By Dr. Becker
Recently I read that British veterinarians are now urging people to stop buying flat-faced dogs, specifically Pugs, French Bulldogs and English Bulldogs. In recent years, these three breeds have grown hugely popular in the U.K.
The British Veterinary Association (BVA) warns that flat-faced (brachycephalic) dogs often deal with multiple debilitating health problems, and "breeding them just encourages more pain and suffering."1
"What that means for vets working in clinics," says Sean Wensley, president of the BVA, "is that we are having to treat many of the health consequences of these breeds which have flattened faces, particularly some of the breathing difficulties.
We would liken it to us as humans having to spend our entire life breathing through a drinking straw."2
The breathing through a straw comparison is what many U.S. veterinarians also use to describe for owners how difficult it can be for dogs with brachycephalic respiratory syndrome to breathe.
Brachycephalic Respiratory Syndrome
"Brachy" is a Greek word meaning short, and "cephalic" means head. Brachys are short-headed, short-muzzled breeds. Other examples of brachy dogs include the Boston Terrier, Boxer, Shih Tzu and Pekingese. Himalayans and Persians are examples of brachycephalic cat breeds.
Due to their altered facial construction, flat-faced breeds have what is called brachycephalic respiratory syndrome to varying degrees. These pets often have very small, tightly scrolled nostrils that are so narrow it can be hard to move air in and out.
They also have an elongated soft palate, which is a flap of skin at the back of the throat that causes the characteristic snorting and other respiratory sounds often heard in brachy breeds. Often the windpipe in these animals is very narrow in places, which leads to a condition called tracheal stenosis.
This problem can predispose the pet to tracheal collapse, as well as problems with anesthesia. And due to all their upper airway challenges, brachycephalic dogs often don't pant efficiently, which makes them prime candidates for heat stroke.
Brachycephalic respiratory syndrome can be a progressive condition, so these dogs can develop problems with the trachea or larynx over time. It's important to get such issues addressed as soon as they appear rather than waiting until a pet develops significant respiratory distress.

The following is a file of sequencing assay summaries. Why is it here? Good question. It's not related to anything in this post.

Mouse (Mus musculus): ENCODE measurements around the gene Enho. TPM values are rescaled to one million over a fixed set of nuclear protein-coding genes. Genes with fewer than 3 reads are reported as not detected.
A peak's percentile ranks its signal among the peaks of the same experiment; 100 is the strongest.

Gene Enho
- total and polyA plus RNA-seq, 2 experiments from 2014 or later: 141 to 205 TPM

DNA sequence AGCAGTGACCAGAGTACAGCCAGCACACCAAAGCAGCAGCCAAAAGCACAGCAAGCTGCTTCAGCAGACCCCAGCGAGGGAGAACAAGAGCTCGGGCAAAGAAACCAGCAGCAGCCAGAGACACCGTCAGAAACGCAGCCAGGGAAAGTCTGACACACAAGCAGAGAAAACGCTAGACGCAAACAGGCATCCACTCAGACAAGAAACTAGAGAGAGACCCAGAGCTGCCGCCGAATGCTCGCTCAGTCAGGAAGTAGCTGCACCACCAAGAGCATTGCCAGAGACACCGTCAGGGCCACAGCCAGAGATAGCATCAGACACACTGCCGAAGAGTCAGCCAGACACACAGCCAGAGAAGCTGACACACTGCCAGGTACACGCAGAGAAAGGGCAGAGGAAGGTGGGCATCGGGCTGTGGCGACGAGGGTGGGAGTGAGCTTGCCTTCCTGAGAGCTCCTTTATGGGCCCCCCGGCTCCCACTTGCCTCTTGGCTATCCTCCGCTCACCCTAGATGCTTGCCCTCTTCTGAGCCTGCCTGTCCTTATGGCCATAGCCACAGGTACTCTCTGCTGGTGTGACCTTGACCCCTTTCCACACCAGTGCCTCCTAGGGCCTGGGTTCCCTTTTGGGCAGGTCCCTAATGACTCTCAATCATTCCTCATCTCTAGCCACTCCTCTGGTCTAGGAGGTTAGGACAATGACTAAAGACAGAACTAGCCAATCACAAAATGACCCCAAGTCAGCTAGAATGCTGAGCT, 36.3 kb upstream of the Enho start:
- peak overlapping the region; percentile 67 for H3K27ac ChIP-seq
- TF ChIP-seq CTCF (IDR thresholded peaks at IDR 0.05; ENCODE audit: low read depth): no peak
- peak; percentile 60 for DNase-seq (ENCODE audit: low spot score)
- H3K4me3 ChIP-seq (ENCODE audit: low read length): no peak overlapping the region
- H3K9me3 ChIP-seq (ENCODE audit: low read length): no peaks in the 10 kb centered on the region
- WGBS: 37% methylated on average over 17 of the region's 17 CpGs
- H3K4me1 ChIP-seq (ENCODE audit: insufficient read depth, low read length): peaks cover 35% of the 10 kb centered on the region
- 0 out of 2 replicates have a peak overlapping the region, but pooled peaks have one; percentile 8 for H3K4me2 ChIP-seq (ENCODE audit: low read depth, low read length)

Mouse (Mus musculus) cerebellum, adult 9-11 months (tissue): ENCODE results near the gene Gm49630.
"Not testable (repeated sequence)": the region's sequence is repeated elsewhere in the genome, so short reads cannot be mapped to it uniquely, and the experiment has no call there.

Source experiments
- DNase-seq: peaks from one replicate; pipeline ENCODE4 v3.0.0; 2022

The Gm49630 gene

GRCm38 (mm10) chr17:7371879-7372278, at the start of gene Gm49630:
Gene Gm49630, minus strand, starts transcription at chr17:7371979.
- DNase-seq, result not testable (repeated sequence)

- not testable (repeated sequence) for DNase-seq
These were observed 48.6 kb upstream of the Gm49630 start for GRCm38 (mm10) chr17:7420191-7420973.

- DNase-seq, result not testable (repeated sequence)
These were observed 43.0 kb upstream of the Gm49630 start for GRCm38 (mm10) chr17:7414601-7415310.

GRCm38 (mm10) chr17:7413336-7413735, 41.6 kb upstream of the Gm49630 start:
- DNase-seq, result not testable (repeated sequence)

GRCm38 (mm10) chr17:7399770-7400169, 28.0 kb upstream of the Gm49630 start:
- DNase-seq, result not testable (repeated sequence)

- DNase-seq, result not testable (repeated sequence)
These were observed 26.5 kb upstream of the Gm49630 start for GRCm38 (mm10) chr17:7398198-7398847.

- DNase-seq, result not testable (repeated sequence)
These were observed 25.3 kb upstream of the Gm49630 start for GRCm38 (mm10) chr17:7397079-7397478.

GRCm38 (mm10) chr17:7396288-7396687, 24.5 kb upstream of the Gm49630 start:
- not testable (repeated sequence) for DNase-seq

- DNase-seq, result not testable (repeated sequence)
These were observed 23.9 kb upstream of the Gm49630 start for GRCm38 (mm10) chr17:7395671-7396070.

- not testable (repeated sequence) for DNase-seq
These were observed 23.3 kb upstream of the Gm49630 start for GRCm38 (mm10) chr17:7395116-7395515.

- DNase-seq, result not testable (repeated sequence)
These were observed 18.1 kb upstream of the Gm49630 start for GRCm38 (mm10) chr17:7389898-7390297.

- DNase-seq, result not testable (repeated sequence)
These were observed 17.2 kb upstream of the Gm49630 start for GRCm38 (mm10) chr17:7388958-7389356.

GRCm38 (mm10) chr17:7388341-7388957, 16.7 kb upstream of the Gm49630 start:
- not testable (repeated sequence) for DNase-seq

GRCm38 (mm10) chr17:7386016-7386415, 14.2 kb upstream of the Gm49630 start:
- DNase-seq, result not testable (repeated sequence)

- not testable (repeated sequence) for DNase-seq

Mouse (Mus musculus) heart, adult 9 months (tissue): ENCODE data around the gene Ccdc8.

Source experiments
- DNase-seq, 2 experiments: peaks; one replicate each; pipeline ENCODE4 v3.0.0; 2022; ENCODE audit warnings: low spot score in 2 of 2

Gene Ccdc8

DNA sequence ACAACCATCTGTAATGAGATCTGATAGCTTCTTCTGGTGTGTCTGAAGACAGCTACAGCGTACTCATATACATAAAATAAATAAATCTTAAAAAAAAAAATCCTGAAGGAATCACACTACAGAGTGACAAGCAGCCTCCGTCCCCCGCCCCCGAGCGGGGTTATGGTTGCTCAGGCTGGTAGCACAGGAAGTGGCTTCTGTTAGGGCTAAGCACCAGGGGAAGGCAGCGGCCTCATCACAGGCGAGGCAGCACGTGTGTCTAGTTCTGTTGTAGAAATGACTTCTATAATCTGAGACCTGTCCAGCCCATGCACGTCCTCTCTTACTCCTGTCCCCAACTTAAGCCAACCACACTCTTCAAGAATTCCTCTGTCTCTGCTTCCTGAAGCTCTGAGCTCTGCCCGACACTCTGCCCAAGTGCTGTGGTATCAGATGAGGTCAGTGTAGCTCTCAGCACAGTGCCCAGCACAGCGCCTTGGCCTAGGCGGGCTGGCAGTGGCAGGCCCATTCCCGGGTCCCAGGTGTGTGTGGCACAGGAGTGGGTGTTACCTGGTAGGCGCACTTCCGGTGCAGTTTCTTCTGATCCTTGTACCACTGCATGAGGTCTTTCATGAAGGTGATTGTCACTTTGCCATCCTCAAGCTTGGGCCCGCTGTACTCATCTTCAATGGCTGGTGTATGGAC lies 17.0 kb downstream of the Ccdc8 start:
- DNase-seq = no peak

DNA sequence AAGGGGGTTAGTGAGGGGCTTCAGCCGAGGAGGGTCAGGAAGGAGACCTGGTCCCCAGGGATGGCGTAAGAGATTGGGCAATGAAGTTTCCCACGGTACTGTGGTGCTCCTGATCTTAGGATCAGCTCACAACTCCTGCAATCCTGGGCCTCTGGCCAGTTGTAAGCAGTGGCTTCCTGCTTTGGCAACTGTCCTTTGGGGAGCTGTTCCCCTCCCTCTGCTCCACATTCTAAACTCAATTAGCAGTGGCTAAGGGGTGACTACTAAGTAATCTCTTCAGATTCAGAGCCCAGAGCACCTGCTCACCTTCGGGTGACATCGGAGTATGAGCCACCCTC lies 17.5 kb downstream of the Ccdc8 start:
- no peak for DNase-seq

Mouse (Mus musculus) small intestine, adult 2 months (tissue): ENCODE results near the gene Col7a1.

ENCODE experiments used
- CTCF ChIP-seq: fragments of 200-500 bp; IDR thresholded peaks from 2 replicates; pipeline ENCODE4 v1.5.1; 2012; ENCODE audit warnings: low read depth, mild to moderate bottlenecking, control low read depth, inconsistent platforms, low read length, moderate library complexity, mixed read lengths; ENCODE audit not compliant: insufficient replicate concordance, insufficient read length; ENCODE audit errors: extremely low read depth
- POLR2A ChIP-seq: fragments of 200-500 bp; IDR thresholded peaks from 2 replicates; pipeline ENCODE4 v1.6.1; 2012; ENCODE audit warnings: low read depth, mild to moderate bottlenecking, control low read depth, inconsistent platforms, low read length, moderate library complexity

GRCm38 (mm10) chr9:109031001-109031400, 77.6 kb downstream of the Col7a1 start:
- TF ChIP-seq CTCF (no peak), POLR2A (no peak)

The Suffering These Dogs Endure Is Man-Made
As Wensley makes clear, the health problems these dogs are suffering are man-made.
"We are deliberately breeding dogs for physical characteristics that we as humans find appealing, like a flat-face," he says.
"But importantly, that means they are preventable problems because if we could breed for healthier shapes instead, then we are going to have, in turn, healthy, happy dogs that enjoy a good quality of life, which we feel strongly ought to be the case."
Wensley believes U.K. veterinarians have a duty not only to treat the dogs dealing with breed-related health problems, but also to raise awareness with the public that as a society, we are creating entirely preventable suffering in these animals.
"We would actually strongly dissuade and discourage prospective dog owners from taking on this breed to help improve animal welfare," says Wensley, "and I suppose also importantly to avoid some of the veterinary costs that go with treating these conditions."
Growing Number of Flat-Faced Dogs Are Being Dropped Off at Shelters
Sadly, while the purchase of flat-faced dogs in the U.K. is trending upward, dog parents are also reportedly abandoning their brachys in "alarming numbers," according to a headline in the Telegraph. 3 The reason? Owners can't cope with the health problems associated with these breeds.
At the Battersea Dogs & Cats Home in south London, the number of Pugs entering the shelter almost tripled in just five years, and the number of abandoned Shih Tzus has also increased significantly.
This has prompted the shelter to issue a warning that "poor breeding practices are compounding problems associated with the breeds' trademark squashed, short nosed faces, a feature popular with owners."